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The revelation came to Harrison during a visit to San Francisco’s Haight-Ashbury neighborhood, a residential area that had been taken over by hippies. There George and Pattie were about to be attacked just because the Beatle refused a drug that was offered to him. “He opened our eyes,” Boyd recalls. “These people had nothing remotely artistic or creative about them; they were like alcoholics or any other kind of addicts, which made George lose interest in the drug culture.”

They had broken all the previous rules, but no one had invented new ones and each one acted as it occurred to them. In the case of Harrison, he combined intense seasons dedicated almost exclusively to meditation, with others in which he threw himself into the ‘material’ revelry with a frenzy. Both in one case and in another, his wife used to be left out, although even more so in ‘mystical’ periods. That wear and tear, and the certainty of the guitarist’s frequent infidelities, gradually brought down the wall that the model had built in front of a Clapton who, once he declared his love for her with his song ‘Layla’, did not stop chasing her and sending her letters for three years.

The growing feeling of being abandoned and empty led her to embark on an adventure with the author of ‘Wonderful tonight’, another of the songs she dedicated to the model. But hell was not less, but more. Because Clapton could be a lot of fun, but he had a serious problem with addiction to heroin, first, and alcohol, second, that surpassed anything Pattie Boyd had ever known. And if Harrison had been unfaithful, Eric was more so, and with more shamelessness, and even had a child with another woman, Lori del Santo. The son who, after dying prematurely, inspired ‘Tears in heaven’.

journey through the illusions and ravings of the 60s with two rock titans | The USA Print
Pattie Boyd and George Harrison

From the distance of time, in her autobiography (originally published in 2007, two decades after they ended both relationships), she regrets not having sufficiently defended her marriage to Harrison. “I’m sorry I allowed Eric to seduce me; I would have liked to be stronger. I think that marriage is for life and when things went wrong between George and I, I should have gritted my teeth and resolved that we could get out of that smiling, ”she reflects on her. a wonderful present. And yet, he believes that the intensity of the Clapton experience was worth it. “But if I had resisted Eric, I would never have known that incredible passion, and that kind of intensity is rare. I admit that I paid a very high price, but it was proportional to the intensity of the love that we knew, “says Boyd. And he adds: “I would also have liked to know that I did not have to be a doormat, nor allow my two husbands to cheat on me so blatantly.”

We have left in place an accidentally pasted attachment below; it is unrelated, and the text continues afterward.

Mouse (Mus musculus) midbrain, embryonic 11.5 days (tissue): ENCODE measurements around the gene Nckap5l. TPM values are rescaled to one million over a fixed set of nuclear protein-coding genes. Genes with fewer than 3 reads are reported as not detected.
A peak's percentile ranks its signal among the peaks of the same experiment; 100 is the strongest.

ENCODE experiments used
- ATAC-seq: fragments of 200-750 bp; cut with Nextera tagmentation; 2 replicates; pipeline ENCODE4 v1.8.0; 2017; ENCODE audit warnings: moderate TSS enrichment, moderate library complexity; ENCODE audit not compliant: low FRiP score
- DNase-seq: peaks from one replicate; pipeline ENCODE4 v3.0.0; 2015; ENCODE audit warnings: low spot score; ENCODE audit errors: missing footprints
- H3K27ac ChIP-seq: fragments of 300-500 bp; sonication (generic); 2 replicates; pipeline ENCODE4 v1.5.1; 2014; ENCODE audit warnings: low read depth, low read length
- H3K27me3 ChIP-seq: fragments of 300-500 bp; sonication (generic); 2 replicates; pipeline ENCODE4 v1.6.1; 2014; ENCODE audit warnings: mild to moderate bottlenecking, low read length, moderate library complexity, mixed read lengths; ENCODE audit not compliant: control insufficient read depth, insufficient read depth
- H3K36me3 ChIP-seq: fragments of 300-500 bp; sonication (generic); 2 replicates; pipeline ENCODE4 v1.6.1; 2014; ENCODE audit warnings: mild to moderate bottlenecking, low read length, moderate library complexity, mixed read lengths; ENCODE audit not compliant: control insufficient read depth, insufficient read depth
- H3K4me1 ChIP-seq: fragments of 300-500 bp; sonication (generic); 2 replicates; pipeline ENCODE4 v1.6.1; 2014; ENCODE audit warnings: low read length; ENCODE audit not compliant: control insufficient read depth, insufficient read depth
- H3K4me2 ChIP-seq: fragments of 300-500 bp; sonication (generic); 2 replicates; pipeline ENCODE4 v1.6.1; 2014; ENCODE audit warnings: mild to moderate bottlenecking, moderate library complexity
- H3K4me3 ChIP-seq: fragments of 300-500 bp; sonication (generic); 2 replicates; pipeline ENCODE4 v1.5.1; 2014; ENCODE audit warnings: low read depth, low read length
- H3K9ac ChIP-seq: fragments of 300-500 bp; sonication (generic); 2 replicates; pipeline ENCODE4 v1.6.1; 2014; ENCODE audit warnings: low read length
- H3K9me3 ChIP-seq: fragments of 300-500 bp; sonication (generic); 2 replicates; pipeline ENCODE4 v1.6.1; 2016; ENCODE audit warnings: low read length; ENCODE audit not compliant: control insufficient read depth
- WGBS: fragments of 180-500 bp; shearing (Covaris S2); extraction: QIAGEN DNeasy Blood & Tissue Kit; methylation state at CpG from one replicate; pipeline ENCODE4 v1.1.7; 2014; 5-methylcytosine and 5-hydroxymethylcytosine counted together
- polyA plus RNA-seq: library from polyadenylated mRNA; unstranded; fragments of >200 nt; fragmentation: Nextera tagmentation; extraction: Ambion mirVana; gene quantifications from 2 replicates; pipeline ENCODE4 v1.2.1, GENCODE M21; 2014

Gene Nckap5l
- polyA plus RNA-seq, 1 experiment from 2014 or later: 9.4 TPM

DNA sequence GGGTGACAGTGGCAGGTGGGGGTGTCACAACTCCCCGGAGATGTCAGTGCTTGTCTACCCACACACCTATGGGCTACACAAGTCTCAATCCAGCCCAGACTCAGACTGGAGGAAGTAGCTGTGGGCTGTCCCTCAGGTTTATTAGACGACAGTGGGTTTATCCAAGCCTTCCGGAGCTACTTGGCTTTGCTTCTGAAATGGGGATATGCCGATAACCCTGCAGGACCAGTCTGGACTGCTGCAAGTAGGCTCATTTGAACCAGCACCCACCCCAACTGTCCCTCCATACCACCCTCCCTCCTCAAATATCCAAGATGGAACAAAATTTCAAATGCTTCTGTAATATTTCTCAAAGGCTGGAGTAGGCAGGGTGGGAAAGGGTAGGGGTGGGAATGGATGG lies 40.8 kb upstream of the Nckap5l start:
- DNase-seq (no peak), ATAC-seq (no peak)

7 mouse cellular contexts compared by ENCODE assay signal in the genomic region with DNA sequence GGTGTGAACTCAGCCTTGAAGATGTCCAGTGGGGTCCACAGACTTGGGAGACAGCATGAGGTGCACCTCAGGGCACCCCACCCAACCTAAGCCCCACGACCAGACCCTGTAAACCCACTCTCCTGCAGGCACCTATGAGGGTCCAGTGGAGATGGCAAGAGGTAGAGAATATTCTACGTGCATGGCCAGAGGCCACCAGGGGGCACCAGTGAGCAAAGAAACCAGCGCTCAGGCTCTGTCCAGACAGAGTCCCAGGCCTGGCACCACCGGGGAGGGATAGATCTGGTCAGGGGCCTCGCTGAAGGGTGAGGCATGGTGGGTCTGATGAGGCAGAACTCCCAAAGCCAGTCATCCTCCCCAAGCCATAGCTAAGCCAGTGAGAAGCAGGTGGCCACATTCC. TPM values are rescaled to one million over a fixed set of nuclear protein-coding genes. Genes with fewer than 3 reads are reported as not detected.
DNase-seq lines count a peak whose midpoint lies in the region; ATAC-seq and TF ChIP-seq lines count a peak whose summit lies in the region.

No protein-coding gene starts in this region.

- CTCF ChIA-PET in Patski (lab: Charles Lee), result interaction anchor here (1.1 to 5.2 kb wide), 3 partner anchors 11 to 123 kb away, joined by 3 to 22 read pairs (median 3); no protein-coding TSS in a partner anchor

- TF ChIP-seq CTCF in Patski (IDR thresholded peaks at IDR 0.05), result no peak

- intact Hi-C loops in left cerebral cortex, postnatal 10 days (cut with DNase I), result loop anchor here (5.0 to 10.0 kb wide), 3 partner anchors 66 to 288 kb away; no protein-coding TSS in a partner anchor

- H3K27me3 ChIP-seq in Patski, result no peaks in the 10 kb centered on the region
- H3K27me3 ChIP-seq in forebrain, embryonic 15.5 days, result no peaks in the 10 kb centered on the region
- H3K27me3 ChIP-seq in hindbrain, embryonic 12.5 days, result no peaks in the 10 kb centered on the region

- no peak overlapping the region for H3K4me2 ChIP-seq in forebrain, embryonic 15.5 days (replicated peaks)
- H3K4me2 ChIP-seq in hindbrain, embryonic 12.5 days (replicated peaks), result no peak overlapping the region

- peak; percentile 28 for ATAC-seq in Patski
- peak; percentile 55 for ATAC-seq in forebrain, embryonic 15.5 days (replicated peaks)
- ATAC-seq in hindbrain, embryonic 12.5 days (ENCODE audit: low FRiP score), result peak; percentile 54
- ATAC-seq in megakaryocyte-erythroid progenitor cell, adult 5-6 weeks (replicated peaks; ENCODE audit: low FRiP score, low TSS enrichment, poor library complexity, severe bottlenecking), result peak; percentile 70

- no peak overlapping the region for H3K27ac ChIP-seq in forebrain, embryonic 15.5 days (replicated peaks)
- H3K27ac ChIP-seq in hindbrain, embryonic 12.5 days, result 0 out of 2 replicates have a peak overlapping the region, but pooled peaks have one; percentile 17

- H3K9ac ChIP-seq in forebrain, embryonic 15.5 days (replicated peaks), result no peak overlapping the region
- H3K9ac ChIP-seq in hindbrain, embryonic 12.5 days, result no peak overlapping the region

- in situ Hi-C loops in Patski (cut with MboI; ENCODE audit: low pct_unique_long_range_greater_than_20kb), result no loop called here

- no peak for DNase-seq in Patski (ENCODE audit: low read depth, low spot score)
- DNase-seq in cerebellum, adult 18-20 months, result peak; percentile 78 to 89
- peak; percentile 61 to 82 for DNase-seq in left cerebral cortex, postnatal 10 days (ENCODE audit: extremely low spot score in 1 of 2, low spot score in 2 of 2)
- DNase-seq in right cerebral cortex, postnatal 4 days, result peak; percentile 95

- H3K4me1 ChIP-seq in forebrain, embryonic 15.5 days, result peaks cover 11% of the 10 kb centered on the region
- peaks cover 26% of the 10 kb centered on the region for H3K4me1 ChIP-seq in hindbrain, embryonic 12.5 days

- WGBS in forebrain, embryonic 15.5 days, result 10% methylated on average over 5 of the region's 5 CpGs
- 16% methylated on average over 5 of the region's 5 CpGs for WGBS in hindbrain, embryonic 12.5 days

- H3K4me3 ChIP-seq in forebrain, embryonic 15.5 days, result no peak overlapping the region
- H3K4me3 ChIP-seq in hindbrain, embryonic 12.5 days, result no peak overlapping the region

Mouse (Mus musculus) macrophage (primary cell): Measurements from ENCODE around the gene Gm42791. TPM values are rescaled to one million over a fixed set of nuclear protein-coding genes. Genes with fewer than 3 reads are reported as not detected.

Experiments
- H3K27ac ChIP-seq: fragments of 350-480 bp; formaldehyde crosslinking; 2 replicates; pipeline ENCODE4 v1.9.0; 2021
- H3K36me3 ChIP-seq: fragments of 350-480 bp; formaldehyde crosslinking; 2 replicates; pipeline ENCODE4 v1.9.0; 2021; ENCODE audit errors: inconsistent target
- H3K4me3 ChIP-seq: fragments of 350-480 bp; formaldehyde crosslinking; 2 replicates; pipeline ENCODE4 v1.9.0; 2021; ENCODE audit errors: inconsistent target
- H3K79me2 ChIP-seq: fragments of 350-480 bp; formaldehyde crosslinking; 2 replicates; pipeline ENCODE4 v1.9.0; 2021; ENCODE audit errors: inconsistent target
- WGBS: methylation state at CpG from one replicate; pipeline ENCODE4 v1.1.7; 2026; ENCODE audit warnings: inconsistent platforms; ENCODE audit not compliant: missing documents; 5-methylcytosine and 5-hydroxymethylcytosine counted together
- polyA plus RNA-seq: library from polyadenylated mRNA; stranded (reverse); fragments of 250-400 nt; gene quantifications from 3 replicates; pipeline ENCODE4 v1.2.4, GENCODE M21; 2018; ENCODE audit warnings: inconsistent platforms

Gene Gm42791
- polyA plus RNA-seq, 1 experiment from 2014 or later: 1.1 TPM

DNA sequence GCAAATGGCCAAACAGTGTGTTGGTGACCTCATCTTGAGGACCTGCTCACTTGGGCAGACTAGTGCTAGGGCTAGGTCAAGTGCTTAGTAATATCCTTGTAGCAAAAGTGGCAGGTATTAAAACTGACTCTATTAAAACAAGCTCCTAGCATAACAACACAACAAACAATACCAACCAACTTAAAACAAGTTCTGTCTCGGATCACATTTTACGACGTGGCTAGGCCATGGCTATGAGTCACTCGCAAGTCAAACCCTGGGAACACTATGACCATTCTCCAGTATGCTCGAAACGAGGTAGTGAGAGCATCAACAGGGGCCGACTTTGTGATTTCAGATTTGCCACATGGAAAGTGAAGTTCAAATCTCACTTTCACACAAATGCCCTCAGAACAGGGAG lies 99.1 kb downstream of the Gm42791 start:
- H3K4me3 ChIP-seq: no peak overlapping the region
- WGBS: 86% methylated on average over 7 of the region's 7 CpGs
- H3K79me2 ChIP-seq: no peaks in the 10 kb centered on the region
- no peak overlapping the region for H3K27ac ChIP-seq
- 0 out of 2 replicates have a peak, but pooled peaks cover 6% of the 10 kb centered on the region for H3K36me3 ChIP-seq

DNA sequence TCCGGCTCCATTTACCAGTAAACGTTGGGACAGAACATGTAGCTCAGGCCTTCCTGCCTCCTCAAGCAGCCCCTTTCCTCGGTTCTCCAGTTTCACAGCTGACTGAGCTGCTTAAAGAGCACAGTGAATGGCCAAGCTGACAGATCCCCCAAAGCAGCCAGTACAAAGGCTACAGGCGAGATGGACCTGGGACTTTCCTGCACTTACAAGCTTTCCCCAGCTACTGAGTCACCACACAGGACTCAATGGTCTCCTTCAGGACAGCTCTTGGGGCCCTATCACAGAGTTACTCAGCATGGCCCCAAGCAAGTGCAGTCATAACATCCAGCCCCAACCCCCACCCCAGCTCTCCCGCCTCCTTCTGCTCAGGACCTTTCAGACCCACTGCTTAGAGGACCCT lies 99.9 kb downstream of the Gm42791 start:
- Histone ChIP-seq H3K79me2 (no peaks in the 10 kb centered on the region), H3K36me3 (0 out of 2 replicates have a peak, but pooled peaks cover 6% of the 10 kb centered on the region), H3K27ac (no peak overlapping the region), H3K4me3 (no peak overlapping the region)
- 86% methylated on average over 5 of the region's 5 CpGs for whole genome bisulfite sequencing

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Hand in hand with her ‘mythological’ husbands, Boyd entered the peculiar bubble of unreality of rock stars, whose lives were directed and controlled by managers who were in charge of resolving all aspects of their lives. Before proposing to Pattie, Harrison had to talk to Brian Epstein to find out if the wedding wouldn’t interfere with any tours. But the interference was even worse in the case of Clapton’s manager, Roger Forrester, who literally fabricated the wedding, on a bet, when Boyd had been separated from the guitarist for weeks. But she had bet £10,000 that she would get a picture of Clapton in the next day’s papers and she did it that way. That morning they had to rush to a bewildered Pattie Boyd who, despite everything, said that she was.

It was hard to go from being the wife of a rock star, with someone on hand to take care of everything, to an ex with nothing.

The bubble of stars freed them from all the little hassles of life, from paying taxes to booking vacation hotels and everything in between. When the model had to return to reality, after divorcing Clapton, she found that she no longer knew how to use public transport.

“It was hard to go from being a rock star’s wife with someone taking care of everything to an ex with nothing.” recalls in his autobiography ‘A wonderful present’. “He was completely unaware of the practical things of daily life that everyone else took for granted. He didn’t know how to pay the road tax on the car, or get the television license. He did not know about water bills, nor about rates, and he had never paid a light or telephone bill. Adapting to the new reality was not easy, but she finally found her way as a photographer, behind the cameras, and the book ‘My life in images’ also includes some samples of her work.

“I like seeing the light on people’s faces and being able to capture it. When he managed to capture the beauty of the moment, it causes me deep emotion, ”she declared at the 2021 Seminci. The one who was the target of the cameras, now seeks her place behind the lenses, freed from the heavy weight of legend, but spurred on by memories. Perhaps it is the logical evolution, after all.